Wonders never cease.
But, maybe in this case, the “wonders” are due to expediency.
Things are so awful in Caracastan that even the NYT can’t avoid the awfulness of it all.
And, as all weasels are wont to do, the NYT is covering its derriere, reporting on the awfulness so that when Caracastan goes down in flames, it can’t be blamed for not having reported on the sparks that are igniting the final conflagration.
Lord have mercy.
From the editorial board of Granma North (The Niuyortain)– the same gang that strained to make the Normalization Circus seem wonderful
A Looming Clash in Venezuela
Venezuela’s electoral commission signaled last week that a referendum that could oust President Nicolás Maduro will not be held before the end of the year. That was hardly a surprise, but it puts Venezuela on a dangerous — and avoidable — collision course.
Under their Constitution, Venezuelans can elect a new president if a referendum is held before Jan. 10. That would bring an overdue end to Mr. Maduro’s ruinous era. But if the vote happens after that date, and Mr. Maduro loses, his vice president would serve out the remainder of his term, which would keep the country’s corrupt and authoritarian ruling class in power until at least 2019.
Opposition leaders denounced the time frame, announced by the chief of the electoral commission, Tibisay Lucena, as a delaying tactic meant to protect her political patrons. They called for a mass demonstration on Sept. 1 to insist that the referendum take place this year. María Corina Machado, a prominent critic of the government, said it was time to resort to “civil disobedience.”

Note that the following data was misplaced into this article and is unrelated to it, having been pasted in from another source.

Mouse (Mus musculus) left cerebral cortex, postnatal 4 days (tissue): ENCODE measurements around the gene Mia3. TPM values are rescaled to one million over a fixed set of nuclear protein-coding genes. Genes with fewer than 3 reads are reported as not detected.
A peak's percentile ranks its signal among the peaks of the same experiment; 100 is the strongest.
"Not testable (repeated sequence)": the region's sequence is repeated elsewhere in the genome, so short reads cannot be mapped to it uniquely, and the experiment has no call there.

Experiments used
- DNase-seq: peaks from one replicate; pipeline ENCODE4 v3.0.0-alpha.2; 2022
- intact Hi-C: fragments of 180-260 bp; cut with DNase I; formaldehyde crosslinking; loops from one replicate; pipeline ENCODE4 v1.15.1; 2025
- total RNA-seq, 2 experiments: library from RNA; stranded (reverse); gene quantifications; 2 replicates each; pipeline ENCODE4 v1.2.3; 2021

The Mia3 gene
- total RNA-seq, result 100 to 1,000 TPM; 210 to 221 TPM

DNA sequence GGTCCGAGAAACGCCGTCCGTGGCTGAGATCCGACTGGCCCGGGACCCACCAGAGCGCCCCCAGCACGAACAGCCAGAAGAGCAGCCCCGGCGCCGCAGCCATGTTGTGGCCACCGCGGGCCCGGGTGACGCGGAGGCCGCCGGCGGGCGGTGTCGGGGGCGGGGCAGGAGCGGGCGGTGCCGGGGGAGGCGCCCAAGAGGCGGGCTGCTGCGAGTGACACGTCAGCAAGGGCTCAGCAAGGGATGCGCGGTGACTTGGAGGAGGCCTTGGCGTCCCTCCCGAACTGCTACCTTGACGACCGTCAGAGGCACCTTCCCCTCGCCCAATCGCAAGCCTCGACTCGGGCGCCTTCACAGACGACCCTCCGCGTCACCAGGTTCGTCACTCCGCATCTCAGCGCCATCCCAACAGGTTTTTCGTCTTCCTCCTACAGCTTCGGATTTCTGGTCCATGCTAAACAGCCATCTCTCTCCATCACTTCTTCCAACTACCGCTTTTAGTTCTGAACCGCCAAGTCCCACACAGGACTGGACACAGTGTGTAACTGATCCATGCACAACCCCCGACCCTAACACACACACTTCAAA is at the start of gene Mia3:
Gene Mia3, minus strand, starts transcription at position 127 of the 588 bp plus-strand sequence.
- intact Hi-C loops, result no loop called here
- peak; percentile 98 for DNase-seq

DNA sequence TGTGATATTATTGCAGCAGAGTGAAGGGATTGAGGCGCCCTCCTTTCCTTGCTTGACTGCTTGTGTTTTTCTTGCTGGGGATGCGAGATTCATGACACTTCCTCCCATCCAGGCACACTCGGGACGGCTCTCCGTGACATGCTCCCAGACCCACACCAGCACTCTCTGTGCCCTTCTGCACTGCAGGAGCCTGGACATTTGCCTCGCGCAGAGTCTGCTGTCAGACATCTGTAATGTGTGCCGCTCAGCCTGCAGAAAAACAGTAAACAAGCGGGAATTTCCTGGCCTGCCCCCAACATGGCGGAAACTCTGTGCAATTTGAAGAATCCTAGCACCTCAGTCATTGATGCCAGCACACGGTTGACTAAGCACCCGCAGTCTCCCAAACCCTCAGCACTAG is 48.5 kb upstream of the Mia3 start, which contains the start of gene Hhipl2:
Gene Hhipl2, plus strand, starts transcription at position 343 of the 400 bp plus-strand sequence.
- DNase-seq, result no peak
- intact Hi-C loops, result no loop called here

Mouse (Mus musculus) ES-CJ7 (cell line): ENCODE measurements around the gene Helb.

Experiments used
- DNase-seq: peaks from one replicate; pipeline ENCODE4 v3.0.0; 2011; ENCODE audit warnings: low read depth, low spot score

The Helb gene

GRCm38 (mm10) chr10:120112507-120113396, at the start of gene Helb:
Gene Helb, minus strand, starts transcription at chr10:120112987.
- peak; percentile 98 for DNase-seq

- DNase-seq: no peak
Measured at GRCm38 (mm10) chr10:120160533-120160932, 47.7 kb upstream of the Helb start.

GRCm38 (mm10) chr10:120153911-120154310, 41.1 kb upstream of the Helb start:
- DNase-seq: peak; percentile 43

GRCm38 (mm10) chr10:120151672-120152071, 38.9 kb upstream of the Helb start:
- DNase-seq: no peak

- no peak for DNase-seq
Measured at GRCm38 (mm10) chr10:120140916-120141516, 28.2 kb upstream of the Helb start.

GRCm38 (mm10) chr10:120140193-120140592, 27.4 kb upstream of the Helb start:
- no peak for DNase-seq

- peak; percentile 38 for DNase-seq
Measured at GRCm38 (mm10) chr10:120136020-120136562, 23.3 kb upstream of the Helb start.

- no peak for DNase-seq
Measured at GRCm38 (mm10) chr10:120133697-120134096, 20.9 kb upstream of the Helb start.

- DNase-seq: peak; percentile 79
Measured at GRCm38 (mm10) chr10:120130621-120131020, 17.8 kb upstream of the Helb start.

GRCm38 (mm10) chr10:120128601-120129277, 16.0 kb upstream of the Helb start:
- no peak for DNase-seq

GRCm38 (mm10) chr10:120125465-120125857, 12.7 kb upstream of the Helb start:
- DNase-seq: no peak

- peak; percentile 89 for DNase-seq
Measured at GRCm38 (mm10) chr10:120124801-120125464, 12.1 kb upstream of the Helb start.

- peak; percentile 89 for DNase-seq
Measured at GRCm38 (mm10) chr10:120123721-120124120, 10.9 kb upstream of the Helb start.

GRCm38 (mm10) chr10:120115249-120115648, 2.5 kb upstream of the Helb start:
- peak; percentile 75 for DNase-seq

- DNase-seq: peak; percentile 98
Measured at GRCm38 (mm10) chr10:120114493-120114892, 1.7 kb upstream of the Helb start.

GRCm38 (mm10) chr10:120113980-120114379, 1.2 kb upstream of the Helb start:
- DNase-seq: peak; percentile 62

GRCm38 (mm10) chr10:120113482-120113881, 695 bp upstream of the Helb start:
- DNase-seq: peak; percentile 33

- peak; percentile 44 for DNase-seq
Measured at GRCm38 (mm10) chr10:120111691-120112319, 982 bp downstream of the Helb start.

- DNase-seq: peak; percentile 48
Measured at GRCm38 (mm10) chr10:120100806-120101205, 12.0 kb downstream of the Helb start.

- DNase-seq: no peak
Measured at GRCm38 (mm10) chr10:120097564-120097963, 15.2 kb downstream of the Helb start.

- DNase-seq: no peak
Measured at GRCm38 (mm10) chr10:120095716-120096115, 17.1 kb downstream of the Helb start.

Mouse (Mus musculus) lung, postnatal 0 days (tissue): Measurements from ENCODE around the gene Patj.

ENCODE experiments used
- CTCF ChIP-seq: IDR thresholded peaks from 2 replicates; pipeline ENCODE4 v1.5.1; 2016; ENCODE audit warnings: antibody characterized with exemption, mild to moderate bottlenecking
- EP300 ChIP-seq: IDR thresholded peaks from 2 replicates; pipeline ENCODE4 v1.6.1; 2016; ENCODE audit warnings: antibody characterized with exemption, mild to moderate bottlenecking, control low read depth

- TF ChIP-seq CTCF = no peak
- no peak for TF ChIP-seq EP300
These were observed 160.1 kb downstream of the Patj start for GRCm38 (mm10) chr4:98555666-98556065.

“We need to call things by their name: We face a corrupt, mafioso, militant dictatorship,” she said in a speech. “The regime is cornered, and it is acting in an unrestrained manner. We have a historic opportunity.”
Despair and hunger in Venezuela have deepened in recent weeks as food shortages have worsened and international efforts to bridge the political divide have failed. The crisis has begun to spill across borders. Thousands of Venezuelans have poured into neighboring Colombia in search of food, and a few have begun to take to the seas to escape their misery.
Continue reading HERE